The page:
I come back to the same thing: We've got the greatest pipeline in the company's history in the next 12 months, and we've had the most amazing financial results possible over the last five years, and we're predicting being back at double-digit revenue growth in fiscal year '06.
I loved every minute of my time at Microsoft, but I had always envisioned having another phase of life just because I thought that would be interesting. It had never been my plan to work until I literally didn't want to do anything and then hang it up.
Our goal in making these changes is to enable Microsoft to achieve greater agility in managing the incredible growth ahead and executing our software-based services strategy.
It's always great when you get a lot of people pushing themselves to do better, be better, invent better, better serve, better lead customers in new directions.
500 dollars? Fully subsidized? With a plan? I said that is the most expensive phone in the world. And it doesn't appeal to business customers because it doesn't have a keyboard. Which makes it not a very good email machine.
I have never, honestly, thrown a chair in my life.
At Microsoft I had many years of experience and history and seeing connections.
With my direct reports, the job at Microsoft was to delegate and then be able to properly review, but not to micromanage. To have a way of connecting and integrating without getting in the way.
I've got my kids brainwashed: You don't use Google, and you don't use an iPod.
The lifeblood of our business is that R&D spend.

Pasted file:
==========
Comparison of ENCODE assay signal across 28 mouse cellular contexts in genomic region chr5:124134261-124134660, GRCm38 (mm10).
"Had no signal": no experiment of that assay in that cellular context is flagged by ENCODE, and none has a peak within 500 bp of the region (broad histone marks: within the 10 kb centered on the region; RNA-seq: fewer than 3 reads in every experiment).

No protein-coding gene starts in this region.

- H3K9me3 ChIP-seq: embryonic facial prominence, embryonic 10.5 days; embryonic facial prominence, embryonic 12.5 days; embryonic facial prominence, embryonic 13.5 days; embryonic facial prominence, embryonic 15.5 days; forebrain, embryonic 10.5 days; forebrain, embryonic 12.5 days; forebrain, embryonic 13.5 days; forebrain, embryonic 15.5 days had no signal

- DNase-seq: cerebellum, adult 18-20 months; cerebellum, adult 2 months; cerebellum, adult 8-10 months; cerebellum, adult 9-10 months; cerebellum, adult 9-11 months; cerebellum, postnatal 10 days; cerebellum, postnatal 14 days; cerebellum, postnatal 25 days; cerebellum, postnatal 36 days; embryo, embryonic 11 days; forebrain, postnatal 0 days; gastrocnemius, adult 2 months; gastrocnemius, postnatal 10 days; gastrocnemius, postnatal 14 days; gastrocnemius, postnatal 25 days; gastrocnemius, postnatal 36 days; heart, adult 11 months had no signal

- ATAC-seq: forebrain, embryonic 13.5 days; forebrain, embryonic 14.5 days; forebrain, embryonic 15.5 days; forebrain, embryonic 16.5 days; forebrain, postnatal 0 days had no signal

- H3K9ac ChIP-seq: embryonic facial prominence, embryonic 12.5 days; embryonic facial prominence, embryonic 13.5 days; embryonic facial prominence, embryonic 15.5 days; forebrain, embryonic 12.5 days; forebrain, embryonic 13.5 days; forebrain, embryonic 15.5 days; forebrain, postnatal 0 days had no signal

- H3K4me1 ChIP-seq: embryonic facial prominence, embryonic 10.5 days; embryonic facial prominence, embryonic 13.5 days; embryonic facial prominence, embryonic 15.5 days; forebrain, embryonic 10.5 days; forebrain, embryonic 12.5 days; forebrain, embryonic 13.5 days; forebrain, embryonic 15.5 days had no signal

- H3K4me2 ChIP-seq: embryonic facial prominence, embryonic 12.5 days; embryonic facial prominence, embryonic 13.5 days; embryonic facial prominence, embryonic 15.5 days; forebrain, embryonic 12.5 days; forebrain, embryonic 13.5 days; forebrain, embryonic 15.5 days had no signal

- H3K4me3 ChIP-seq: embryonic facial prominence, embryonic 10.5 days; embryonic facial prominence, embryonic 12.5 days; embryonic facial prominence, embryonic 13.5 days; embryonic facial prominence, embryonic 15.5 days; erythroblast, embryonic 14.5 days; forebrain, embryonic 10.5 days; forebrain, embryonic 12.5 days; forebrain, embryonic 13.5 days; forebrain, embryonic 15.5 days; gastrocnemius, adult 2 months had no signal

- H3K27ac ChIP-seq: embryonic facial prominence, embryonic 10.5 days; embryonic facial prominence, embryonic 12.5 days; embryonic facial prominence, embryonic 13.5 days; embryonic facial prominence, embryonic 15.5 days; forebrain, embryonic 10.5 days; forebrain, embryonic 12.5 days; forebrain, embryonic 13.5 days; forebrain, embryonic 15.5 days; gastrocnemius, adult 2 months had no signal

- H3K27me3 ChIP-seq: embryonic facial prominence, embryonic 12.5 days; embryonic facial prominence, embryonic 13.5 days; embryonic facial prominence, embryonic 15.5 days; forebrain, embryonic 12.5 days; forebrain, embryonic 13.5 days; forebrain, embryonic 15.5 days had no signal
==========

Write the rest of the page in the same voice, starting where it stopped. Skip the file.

There's nothing that flows through a pipe or down a wire or anything else. We have to continuously create new innovation that lets people do something they didn't think they could do the day before.
The most common format of music on an iPod is 'stolen.'
Google's not a real company. It's a house of cards.
Analytics only goes so far. Basketball, more than baseball, for example, is really a team sport.
There are other ways I think of myself as spoiling myself .
.. I ... get a massage once a week. Other people can, I didn't used to, and I can now.
If the CEO doesn’t see the playing field, nobody else can.
The team may need to see it too, but the CEO really needs to be able to see the entire competitive space.
I think PCs are going to continue to shift in form factor. The real question is: What's a PC?
I'm going to f---ing kill Google.
I don't have a lot of experience running basketball teams.
I'm just trying to get smart enough even to understand everything going on. As much of a fan as I am, I haven't played the game since ninth-grade. If you told me when I bought the team that there were 12 kinds of pick and rolls, I would've told you I have no frickin' clue about that.